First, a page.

DNA used to determine the age of lobsters

Wednesday, 27 October, 2021

DNA used to determine the age of lobsters

UK scientists have identified a way of determining the age of a lobster based on its DNA, sharing their results in the journal Evolutionary Applications.

Lobsters are notoriously difficult to age: nobody knows exactly how old they can get, and some experts have estimated they could live on the ocean floor for as long as a century or more. A new DNA-based technique, developed at the University of East Anglia (UEA) in collaboration with the Centre for Environment, Fisheries and Aquaculture Science (CEFAS) and the National Lobster Hatchery, could now be used to help manage lobster fisheries more sustainably.

“It is crucial to be able to estimate how many lobsters of particular ages are present in a given area so that they can be sustainably harvested,” explained UAE’s Dr Eleanor Fairfield, whose PhD research led to the new breakthrough.

The study was led by UAE’s Dr Martin Taylor, who noted, “Until now, a lobster’s age has usually been estimated using its size — but this is inaccurate as individual lobsters grow at different rates.” For example, lobsters with more food or in warmer waters can grow more quickly.

“For a long time, it appeared that there was no accurate way to quantify a lobster’s age,” Dr Taylor said. “Some research suggested that you could tell a lobster’s age by counting the rings in parts of their eyestalks and stomach — a little like counting tree rings. But you can’t do that for a living lobster.”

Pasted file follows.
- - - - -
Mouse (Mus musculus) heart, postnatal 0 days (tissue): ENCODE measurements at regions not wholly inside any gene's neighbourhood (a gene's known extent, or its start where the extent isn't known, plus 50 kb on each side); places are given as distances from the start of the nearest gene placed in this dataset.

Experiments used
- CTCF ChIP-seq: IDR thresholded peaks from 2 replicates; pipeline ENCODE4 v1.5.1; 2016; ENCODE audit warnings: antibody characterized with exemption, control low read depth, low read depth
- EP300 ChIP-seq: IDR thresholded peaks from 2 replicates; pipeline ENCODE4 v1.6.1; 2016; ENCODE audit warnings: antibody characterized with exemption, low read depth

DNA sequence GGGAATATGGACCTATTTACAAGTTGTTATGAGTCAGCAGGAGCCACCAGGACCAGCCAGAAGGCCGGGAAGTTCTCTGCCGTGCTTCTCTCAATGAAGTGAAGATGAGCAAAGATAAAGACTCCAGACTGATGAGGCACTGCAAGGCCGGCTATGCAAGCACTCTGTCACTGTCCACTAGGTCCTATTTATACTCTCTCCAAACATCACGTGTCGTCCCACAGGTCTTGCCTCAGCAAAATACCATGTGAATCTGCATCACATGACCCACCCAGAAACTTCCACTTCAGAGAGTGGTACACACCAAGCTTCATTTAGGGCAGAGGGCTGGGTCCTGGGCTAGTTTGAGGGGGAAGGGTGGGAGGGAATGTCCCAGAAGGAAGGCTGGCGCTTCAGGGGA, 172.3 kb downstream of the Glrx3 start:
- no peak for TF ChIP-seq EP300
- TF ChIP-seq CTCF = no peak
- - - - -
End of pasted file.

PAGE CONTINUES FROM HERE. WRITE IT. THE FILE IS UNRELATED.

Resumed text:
The research team used a method that relies on quantifying DNA changes that accumulate with age within a lobster. Lobsters raised from eggs by the National Lobster Hatchery, so that the exact ages of individuals was known, allowed the researchers to calibrate their methods.

“We identified a very strong relationship between age and DNA modifications, which allowed us to accurately estimate the ages of individual lobsters,” Dr Taylor said.

“Applying this method to wild lobsters predicted ages that generally aligned with minimum estimates of age based on size.

“Our method shows great promise as a tool for improved management of the European lobster, where information regarding the age structure of stocks is currently missing.”

Dr Carly Daniels, Head of Production Science and Development at the National Lobster Hatchery, concluded, “Having an accurate indication of lobster age will help fisheries, scientists and conservationists alike to understand, manage and conserve our vulnerable lobster stocks, working hand in hand with proactive fisheries management strategies such as stock enhancement.”

Image credit: ©stock.adobe.com/au/Photobeps

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